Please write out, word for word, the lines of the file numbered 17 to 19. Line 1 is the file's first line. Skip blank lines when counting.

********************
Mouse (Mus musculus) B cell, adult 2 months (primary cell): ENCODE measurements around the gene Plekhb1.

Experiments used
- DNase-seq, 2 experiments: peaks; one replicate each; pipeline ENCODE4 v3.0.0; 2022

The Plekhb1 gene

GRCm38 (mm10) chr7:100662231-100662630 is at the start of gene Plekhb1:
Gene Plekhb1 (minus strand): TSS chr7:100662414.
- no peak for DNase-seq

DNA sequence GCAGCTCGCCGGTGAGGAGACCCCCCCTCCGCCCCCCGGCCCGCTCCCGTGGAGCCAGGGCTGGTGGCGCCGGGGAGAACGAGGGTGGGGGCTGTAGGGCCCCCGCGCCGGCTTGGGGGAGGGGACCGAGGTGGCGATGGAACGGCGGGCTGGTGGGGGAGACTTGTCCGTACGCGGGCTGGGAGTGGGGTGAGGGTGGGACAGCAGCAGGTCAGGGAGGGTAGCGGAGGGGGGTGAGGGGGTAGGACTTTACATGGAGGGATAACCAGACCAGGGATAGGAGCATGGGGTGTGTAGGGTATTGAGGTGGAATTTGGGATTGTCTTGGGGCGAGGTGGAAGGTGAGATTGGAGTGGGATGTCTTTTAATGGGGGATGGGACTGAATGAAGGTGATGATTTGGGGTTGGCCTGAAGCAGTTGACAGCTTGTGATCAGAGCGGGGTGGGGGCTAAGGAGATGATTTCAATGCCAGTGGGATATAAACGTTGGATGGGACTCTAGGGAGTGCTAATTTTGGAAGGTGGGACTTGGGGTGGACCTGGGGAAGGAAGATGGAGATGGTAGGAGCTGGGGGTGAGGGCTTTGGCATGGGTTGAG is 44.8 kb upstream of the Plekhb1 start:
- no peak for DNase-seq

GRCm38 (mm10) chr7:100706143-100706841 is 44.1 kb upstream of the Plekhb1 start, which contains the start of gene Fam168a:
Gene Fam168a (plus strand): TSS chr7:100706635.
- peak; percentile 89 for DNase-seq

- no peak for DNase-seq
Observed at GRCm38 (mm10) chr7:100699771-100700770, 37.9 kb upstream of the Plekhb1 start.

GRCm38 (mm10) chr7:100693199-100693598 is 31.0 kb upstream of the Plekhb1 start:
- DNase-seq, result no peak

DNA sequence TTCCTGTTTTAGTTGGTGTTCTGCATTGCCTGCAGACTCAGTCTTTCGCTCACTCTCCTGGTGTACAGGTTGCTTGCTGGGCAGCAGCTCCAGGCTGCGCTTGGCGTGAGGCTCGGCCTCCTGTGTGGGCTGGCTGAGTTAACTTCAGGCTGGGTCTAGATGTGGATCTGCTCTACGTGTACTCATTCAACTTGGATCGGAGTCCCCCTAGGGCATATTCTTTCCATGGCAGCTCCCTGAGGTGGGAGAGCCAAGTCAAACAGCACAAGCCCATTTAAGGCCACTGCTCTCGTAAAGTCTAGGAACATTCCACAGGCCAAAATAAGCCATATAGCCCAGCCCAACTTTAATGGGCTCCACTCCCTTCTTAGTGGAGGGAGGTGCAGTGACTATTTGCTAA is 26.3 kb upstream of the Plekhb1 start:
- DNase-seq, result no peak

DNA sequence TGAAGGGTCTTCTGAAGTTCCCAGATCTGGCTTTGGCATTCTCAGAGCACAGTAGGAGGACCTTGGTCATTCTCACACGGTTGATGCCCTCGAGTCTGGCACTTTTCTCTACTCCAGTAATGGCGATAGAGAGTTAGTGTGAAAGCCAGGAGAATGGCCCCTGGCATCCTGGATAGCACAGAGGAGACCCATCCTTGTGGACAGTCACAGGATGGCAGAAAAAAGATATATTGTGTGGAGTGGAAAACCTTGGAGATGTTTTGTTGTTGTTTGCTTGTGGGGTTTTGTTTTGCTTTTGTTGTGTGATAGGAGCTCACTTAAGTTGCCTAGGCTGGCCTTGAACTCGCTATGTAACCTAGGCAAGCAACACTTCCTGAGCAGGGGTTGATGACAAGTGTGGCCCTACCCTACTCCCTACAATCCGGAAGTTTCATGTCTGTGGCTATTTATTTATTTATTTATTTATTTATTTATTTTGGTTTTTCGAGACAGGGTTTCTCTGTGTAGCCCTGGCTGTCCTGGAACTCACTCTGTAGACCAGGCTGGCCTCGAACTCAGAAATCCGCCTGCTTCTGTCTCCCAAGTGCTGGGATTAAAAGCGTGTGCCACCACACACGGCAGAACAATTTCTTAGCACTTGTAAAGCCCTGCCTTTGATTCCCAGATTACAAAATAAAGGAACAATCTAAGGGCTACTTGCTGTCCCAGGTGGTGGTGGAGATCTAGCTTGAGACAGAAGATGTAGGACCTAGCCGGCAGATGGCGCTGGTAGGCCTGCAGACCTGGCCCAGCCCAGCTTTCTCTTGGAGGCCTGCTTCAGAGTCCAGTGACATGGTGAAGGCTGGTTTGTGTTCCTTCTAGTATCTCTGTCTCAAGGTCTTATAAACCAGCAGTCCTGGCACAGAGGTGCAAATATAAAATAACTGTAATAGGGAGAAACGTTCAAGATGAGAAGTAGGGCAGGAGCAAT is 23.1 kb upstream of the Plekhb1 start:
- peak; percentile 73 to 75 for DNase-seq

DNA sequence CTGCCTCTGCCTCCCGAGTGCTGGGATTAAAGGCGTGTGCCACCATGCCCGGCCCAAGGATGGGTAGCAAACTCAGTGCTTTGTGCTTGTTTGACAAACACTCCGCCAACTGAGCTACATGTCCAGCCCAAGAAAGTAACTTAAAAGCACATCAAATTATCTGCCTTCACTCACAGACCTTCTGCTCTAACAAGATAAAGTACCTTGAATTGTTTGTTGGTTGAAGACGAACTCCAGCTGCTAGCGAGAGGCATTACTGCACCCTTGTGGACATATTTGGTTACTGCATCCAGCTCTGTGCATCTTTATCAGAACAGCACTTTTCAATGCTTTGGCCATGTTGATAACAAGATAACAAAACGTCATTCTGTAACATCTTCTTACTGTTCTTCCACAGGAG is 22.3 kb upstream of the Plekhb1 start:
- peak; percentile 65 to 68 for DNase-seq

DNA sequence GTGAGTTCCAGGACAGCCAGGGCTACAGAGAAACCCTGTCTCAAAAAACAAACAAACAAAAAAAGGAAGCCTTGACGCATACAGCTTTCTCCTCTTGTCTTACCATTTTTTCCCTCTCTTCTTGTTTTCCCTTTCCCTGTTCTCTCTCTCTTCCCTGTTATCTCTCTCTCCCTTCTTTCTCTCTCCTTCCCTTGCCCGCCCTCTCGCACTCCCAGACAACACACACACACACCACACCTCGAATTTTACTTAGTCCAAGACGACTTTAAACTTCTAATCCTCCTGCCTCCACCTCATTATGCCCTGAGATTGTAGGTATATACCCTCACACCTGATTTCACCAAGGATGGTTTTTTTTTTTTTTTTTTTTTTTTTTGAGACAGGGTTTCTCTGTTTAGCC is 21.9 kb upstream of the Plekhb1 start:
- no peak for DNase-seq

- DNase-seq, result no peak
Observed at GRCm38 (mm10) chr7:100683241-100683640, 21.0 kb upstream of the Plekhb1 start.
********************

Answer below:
DNA sequence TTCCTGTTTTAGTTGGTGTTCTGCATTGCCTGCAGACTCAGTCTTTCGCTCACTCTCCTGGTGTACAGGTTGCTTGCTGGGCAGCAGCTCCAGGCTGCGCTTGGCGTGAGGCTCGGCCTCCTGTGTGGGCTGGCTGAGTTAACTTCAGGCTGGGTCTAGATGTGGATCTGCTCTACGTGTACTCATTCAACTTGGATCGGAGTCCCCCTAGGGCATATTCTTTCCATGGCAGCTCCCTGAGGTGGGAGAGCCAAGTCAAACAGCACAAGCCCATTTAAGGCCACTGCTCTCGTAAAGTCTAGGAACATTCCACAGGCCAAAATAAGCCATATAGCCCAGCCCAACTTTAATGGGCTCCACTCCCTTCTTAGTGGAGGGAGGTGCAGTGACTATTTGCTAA is 26.3 kb upstream of the Plekhb1 start:
- DNase-seq, result no peak

DNA sequence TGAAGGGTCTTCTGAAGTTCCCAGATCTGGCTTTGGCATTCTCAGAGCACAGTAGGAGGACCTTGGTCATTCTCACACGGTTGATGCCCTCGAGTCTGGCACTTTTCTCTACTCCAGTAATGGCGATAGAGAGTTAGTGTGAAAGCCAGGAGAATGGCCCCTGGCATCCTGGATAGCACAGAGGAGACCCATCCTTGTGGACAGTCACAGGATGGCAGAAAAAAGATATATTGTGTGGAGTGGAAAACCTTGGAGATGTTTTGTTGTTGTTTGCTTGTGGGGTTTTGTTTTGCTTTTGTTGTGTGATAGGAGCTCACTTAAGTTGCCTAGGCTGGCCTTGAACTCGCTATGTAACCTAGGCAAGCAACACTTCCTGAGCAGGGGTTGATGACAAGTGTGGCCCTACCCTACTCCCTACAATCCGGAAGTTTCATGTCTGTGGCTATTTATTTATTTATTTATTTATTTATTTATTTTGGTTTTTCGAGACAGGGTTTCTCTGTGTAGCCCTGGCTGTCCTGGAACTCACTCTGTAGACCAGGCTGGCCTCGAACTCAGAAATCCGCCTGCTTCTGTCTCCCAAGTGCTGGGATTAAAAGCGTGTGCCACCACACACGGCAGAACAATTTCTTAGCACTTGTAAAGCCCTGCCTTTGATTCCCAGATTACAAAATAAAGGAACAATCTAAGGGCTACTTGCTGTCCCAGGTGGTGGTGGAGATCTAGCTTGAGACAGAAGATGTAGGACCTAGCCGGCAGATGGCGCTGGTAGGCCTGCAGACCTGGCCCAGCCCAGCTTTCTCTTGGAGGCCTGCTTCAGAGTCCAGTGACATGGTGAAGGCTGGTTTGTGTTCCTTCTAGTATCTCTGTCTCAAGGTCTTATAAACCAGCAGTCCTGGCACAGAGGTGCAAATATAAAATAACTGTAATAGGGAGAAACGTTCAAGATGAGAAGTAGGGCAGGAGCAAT is 23.1 kb upstream of the Plekhb1 start: